domain both supports and is supported by the others.

Early childhood educators are responsible for fostering children’s
development and learning in all these domains as well as in general
learning competencies and executive functioning, which include
attention, working memory, self-regulation, reasoning, problem
solving, and approaches to learning. There is considerable overlap
and interaction across these domains and competencies. For
example, sound nutrition, physical activity, and sufficient sleep
all promote children’s abilities to engage in social interactions
that, in turn, stimulate cognitive growth. Children who experience
predictable, responsive relationships and responsive interactions
with adults also tend to demonstrate improved general learning
competencies and executive functioning.23

Changes in one domain often impact other areas and highlight
each area’s importance. For example, as children begin to crawl
or walk, they gain new possibilities for exploring the world. This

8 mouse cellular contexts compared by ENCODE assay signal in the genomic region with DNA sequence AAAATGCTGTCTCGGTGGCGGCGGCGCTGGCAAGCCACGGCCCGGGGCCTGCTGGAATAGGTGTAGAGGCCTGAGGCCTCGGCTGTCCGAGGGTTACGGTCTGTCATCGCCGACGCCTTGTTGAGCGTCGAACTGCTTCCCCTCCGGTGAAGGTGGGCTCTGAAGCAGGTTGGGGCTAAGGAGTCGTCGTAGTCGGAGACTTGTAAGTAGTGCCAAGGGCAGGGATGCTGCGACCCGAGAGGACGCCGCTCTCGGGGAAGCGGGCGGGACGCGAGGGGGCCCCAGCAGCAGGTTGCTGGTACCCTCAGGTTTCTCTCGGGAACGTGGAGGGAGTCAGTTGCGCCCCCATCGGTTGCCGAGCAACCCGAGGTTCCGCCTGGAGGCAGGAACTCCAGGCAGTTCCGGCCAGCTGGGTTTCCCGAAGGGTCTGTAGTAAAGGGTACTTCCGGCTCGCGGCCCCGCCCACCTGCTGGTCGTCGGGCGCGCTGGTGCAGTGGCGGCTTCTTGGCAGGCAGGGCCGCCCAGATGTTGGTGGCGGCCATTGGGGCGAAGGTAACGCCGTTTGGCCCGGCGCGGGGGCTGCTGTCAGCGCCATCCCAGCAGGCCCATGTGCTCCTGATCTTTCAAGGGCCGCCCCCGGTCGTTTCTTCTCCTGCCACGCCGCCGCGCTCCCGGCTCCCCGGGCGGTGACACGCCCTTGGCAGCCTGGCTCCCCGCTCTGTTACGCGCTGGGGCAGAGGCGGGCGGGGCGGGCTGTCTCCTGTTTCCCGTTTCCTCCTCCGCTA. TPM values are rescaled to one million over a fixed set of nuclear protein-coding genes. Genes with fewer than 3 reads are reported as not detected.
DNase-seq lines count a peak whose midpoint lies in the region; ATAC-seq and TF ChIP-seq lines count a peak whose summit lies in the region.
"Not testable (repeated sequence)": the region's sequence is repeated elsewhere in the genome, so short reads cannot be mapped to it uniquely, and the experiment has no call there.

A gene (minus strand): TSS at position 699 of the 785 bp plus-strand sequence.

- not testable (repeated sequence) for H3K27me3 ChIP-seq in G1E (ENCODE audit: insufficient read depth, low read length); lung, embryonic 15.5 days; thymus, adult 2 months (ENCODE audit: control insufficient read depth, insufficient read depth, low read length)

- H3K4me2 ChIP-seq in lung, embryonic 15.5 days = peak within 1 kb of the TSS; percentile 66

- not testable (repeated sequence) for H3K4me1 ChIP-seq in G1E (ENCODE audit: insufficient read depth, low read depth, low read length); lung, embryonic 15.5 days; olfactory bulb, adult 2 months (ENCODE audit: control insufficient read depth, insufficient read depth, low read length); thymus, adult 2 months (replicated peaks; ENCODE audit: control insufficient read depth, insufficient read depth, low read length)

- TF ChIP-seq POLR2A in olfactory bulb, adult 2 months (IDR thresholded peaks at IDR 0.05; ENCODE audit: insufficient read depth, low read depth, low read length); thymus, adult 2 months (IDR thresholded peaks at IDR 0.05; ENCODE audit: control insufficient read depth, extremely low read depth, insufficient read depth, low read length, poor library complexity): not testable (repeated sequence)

mobility in turn affects both their cognitive development and their
ability to satisfy their curiosity, underscoring the importance of
adaptations for children with disabilities that limit their mobility.
Likewise, language development influences a child’s ability to
participate in social interaction with adults and other children;
such interactions, in turn, support further language development
as well as further social, emotional, and cognitive development.
Science is clear that children can learn multiple languages as
easily as one, given adequate exposure and practice, and this
process brings cognitive advantages.24 In groups in which children
speak different home languages, educators may not be able to
speak each language, but they can value and support maintaining
all languages.25

A growing body of work demonstrates relationships between social,